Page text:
[0064] In an embodiment, the SFP may be aligned with the LCF 804a for forming the free-space beam. In an embodiment, the LCF 804a may have a core diameter of 1.5mm. The large core increases the alignment tolerance of the free-space link due to the larger collection area, because the larger the core diameter the larger the alignment tolerance. The LCF 804a is connected to a beam collimator 814a, which may then launch and receive free-space beam 604. The beam collimator is configured to direct photons in the free-space beam along a linear path. In one embodiment, sapphire may be chosen for sight window 302a, due to its hardness and scratch resistance. On node 1 10, sapphire window 302b may be 5mm thick or more, and mounted in a high-pressure feed-through in order to sustain 300 Bar and other environmental issues, whereas on the ship window 302a can be much thinner and mounted generically. The thickness of window 302a has negligible effect on the link loss. Other windows may include glass and polymer.

[0065] To maximize the optical power budget of the system 800, long-reach SFPs may be used with high launch power (5dBm) and high receiver sensitivity (-31 dBm, BER 1 E- 12 @ 1.25Gbps). In such an embodiment, the large power budget tolerates a link loss up to 36 dB. Preferably, the loss of the optical components in the optical link are small so that as much of the power budget can be allocated to losses in the free-space beam, in order to allow for misalignment, water absorption and obstruction from dirt and grime. Due to the large power budget afforded by the long-reach SFPs, error- free (or limited errors) transmission can be achieved.

[0066] Internal losses (such as those due to misalignment or water adsorption) within system 800 may reduce the wireless data link performance. Losses can occur at various stages of system 800, particularly at the junction with LCFs 804a-b. In certain embodiments, system 800 of FIG. 8 may be enhanced to either reduce losses or to compensate for losses by a variety of modifications. For example, a smaller core LCF 804a-b may reduce losses due to step-do wn/step-up interfaces. In another embodiment, a tapered fiber may be used for LCFs 804a-b. Tapering is achieved by heating a section of fiber (such as 1500um fiber) and carefully drawing the fiber until the desired smaller core size is obtained. In this way, a single strand of fiber is needed between the collection optics and the SFP.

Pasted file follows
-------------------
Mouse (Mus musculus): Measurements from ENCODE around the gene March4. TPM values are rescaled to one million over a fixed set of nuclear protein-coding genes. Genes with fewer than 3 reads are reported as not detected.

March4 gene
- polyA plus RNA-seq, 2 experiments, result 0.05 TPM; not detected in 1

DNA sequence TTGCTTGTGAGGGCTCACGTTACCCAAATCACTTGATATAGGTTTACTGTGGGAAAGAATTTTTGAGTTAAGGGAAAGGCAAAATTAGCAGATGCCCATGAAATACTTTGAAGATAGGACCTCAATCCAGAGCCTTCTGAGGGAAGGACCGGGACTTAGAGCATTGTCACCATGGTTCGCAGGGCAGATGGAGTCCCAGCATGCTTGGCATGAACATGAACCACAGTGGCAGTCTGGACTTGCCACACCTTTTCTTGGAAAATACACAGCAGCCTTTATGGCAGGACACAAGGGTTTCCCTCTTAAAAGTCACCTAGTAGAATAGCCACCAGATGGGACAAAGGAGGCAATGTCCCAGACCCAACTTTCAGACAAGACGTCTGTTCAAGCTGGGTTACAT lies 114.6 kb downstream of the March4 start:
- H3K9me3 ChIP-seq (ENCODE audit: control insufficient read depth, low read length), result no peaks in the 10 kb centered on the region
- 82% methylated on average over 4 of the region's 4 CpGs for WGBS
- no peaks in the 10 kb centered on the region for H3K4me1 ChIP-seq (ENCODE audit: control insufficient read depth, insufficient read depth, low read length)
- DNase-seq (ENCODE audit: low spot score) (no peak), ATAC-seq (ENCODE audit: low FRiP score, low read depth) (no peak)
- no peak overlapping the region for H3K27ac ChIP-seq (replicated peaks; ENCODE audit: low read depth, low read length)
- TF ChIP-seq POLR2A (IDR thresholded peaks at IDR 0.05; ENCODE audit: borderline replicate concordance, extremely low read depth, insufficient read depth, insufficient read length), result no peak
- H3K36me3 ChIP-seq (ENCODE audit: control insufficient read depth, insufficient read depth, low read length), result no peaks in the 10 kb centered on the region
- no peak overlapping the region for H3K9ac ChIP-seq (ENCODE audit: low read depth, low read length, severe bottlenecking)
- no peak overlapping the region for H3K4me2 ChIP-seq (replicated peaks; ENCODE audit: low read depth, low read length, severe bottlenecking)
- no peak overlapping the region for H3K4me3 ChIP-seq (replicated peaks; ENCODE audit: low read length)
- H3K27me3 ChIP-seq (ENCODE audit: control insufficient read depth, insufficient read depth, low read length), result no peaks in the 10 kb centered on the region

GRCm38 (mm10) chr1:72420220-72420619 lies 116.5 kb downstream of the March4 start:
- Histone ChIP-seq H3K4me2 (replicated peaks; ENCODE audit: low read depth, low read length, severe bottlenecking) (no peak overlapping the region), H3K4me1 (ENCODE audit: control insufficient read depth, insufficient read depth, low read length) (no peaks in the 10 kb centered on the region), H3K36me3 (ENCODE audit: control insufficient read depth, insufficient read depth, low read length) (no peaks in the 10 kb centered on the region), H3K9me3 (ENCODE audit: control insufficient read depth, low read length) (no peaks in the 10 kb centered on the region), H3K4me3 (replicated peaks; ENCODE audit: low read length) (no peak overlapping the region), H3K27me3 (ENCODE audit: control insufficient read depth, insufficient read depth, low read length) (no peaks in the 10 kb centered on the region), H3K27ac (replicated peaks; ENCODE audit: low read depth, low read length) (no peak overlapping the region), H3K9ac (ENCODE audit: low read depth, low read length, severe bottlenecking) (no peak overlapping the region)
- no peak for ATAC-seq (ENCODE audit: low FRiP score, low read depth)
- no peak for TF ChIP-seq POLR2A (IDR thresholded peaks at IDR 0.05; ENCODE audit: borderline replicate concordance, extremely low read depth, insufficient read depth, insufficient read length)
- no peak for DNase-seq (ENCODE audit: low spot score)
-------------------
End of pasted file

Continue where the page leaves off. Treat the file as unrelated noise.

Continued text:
SIGNAL TO NOISE RATIO (SNR) ENHANCEMENT

[0067] In an embodiment described below with reference to FIG. 9, amplifiers may be used to compensate for losses and to boost the signal to noise ratio in the system 900. In another embodiment, described below with reference to FIGs. 10-12, a Lambertian optical source and detector may be used for the optical transceiver. One of ordinary skill may recognize additional or alternative embodiments to compensate for losses and boost signal to noise ratio, including data coding schemes, passive gain enhancers, beam steering, or the like.